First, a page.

The eyes of Texas are upon us — and those of 49 other states and Washington, D.C.
The sharply competitive race for Virginia governor, between rich-guy rookie Glenn Youngkin and hell-raising retread Terry McAuliffe, is viewed by the outside world as an early barometer of the arc of national politics — specifically, whether Democrats will crash and burn in 2022 and 2024.
But it is beyond Virginia’s borders that many of the issues shaping the Youngkin-McAuliffe hissing match are originating, creating obstacles and opportunities for the candidates. An especially fertile field: Texas, the nation’s second-largest state, one that’s deeply red and has produced Youngkin’s sometimes trail pal Ted Cruz.
Texas is delivering again — and again Youngkin is ducking.
On Monday, Gov. Greg Abbott of Texas declared that all entities — public and private — could not mandate COVID-19 vaccinations for employees and customers, putting him on a collision course with the Biden administration and some very big businesses.
Abbott, apparently to protect his far right ahead of next year’s GOP primary, expanded an order issued in July banning local and state agencies from requiring jabs. Abbott, who has been vaccinated but contracted the virus, junked a mask mandate in March, though he’s been thwarted by the courts.
It’s not something Youngkin, an opponent of mandates who has been vaccinated and recommends jabs, wants to talk about. And it’s not the first issue to boil over from Texas to Virginia on which Youngkin, a chameleon on plaid, affects a shade of red intended to satisfy Republicans and not scare swing voters.
When asked, via text, whether Youngkin would consider following Abbott’s lead, signing a decree prohibiting compulsory vaccinations and mask mandates, Devin O’Malley, Youngkin communications adviser, referred to his candidate’s remarks on conservative and rural radio this summer.
“I think mandating from Richmond on how businesses are going to conduct themselves” is “what got us in trouble to begin with,” Youngkin said Aug. 23, adding, “This is a decision as governor where businesses are going to have to make decisions that are right for particular businesses.”
Three days later, Youngkin — endorsed in June by Abbott and four other Republican former and current governors — said, “Businesses are going to have to make decisions that they are going to have to make for themselves. And I believe, just like it’s an individual decision, it’s a business’s.”
The question on a possible gubernatorial directive was put somewhat differently to O’Malley when asked for a clarification:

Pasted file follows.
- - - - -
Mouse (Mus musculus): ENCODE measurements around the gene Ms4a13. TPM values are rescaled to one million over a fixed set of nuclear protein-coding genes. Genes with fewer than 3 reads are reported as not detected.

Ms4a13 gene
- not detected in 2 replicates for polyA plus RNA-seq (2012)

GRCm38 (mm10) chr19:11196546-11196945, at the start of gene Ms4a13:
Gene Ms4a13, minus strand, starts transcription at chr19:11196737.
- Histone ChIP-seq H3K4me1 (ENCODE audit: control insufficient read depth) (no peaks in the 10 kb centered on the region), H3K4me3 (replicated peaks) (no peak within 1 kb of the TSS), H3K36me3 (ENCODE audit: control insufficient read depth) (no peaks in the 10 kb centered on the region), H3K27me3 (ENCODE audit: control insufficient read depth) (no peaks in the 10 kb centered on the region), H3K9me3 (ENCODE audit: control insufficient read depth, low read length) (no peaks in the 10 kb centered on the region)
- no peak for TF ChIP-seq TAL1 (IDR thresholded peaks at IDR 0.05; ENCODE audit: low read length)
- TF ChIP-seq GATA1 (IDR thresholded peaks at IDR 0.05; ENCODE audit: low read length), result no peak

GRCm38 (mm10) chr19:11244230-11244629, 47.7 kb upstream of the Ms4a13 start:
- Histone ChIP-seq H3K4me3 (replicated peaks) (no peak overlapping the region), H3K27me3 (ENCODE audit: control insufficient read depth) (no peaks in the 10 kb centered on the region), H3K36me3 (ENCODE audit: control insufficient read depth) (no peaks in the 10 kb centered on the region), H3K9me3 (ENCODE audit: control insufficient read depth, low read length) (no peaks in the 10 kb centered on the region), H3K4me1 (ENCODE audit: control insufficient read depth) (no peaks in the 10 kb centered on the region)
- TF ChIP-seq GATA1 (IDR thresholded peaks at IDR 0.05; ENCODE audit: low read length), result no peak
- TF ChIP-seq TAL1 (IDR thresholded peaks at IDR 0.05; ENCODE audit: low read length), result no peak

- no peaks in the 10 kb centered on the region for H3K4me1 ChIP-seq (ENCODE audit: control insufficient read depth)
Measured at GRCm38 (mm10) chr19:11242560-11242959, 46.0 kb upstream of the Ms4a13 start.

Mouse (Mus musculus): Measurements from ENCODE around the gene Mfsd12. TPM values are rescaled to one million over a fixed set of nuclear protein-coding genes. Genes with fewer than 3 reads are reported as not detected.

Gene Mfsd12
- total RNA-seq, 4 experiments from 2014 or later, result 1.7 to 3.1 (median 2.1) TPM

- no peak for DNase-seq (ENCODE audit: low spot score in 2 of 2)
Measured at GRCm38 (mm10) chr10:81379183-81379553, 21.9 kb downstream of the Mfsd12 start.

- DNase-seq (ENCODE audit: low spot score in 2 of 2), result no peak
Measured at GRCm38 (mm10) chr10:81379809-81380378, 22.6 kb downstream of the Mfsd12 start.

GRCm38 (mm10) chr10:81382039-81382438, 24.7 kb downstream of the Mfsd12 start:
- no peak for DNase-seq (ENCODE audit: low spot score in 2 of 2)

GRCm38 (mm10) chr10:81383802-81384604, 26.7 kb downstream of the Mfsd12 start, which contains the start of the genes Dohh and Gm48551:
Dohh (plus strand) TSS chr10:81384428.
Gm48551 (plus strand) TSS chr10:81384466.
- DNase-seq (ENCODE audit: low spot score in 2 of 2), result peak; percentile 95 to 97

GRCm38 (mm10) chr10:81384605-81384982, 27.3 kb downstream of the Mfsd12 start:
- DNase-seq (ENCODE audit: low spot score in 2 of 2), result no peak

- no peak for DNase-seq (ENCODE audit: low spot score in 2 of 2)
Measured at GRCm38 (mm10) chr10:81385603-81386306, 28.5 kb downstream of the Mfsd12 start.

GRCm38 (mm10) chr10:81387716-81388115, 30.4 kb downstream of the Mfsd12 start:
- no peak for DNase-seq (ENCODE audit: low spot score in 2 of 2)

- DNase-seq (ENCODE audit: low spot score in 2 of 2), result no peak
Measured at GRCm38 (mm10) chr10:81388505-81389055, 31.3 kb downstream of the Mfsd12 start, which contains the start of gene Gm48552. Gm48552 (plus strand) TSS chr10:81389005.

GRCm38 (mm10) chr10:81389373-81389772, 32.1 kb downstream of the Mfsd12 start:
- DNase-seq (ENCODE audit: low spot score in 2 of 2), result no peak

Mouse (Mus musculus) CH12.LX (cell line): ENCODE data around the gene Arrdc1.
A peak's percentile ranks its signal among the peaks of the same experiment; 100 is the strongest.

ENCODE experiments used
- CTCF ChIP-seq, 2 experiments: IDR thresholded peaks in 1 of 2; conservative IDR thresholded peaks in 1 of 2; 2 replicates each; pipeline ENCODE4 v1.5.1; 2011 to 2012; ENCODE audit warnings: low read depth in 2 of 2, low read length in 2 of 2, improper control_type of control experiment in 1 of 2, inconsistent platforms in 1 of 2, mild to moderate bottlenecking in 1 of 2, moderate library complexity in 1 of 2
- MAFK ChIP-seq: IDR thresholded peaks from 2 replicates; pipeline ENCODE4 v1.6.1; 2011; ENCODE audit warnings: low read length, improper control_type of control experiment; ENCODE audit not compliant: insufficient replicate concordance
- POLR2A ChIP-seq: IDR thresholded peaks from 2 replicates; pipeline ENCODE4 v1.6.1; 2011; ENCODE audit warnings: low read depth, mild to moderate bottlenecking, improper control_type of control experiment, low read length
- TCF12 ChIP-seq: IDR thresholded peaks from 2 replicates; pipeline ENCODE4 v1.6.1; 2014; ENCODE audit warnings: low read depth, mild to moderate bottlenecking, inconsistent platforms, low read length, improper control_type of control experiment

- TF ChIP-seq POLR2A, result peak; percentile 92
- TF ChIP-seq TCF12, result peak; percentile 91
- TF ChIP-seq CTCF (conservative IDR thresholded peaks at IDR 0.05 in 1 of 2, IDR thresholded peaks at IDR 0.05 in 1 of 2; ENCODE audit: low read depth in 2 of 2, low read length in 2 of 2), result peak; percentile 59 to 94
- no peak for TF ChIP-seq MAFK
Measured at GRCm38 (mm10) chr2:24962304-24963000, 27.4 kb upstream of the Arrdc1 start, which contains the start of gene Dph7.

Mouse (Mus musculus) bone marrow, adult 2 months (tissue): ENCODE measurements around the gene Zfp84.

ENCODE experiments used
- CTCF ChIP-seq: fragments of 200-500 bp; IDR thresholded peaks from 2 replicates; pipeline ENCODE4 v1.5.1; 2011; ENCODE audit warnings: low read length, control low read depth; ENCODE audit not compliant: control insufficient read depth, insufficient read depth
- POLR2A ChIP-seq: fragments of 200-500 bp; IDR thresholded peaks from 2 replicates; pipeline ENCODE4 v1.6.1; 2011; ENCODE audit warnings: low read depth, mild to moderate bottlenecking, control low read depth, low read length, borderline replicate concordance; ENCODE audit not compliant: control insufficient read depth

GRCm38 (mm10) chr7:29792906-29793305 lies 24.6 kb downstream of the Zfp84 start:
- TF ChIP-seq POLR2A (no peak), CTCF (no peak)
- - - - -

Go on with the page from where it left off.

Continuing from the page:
So, Youngkin would not sign an executive order preventing employers from requiring workers to wear masks or submit to mandatory vaccinations, even though he believes shots should be optional? How would Youngkin protect the presumed rights of workers to refuse vaccines?
O’Malley’s response: crickets.
Is silence consent?
Can’t imagine Youngkin, if only for calculated political purposes, would quarrel with that. Pick an issue — including those bubbling up from Texas: open-carry of firearms, abortion, voting rights, COVID-19 — and you’ll see Youngkin parses his position to satiate not just Trump absolutists, movement conservatives or traditional Republicans, but all of the above.
As John Fredericks, the conservative broadcaster and Trump’s Virginia campaign manager, told The New York Times Tuesday, “Glenn Youngkin is the candidate that’s been able to straddle both sides of the party. And so far he’s given us just enough where we can enthusiastically vote for the guy.”
Youngkin will be what you want him to be. It’s a sales technique, for sure, though his handlers bristle at suggestions Youngkin is a salesman. But one doesn’t accumulate a half-billion-dollar fortune on Wall Street — more than $16 million of which has been pumped into Youngkin’s campaign — without selling something.
For McAuliffe, whose enthusiasm for widely supported vaccine requirements makes the Virginia campaign a referendum on fellow Democrat Ralph Northam’s response to the pandemic, Youngkin’s latest maneuvering can only mean the Republican wouldn’t rule out an Abbott-like order.
“Glenn Youngkin is a Trump-style anti-vaxxer who has encouraged his own supporters to avoid getting the vaccine,” said Jake Rubenstein, a McAuliffe senior adviser. “Virginians can only assume Glenn would follow Greg Abbott’s lead and issue a deadly ban on vaccine mandates as governor.”
Northam has used his executive and emergency powers from the start of the pandemic in March 2020 to get protective gear to health care workers; to control spread of the virus through limits on public gatherings, restaurants and bars, requiring masks and mandating shots for 122,000 state employees and testing for those unvaccinated.
Perhaps it’s blotted out by his shrill Youngkin-is-Trump rants — and they’re all about invigorating a lethargic Democratic base — but McAuliffe, a former governor, has focused on reining in the ’rona and positioning Virginia for a fuller recovery from the plague, warning that it’s not a job to entrust to someone ignorant of the state bureaucracy.
Youngkin’s unfamiliarity with government is as good a reason as any for him to steer clear of the Abbott executive order. Youngkin’s vow to ban by executive order the teaching of critical race theory in public schools illustrated just how little he knows about a governor’s constitutionally limited power — in this instance, over curricula.
And Youngkin, in the campaign’s finale, would rather make the case that, when it comes to public schools, McAuliffe stands with the teachers unions rather than parents.
Youngkin is betting education could be McAuliffe’s Alamo.
Contact Jeff E. Schapiro at (804) 649-6814 or email@example.com. Follow him on Facebook and on Twitter, @RTDSchapiro. Listen to his analysis 7:45 a.m. and 4:45 p.m. Friday on Radio IQ, 89.7 FM in Richmond and 89.1 FM in Roanoke, and in Norfolk on WHRV, 89.5 FM.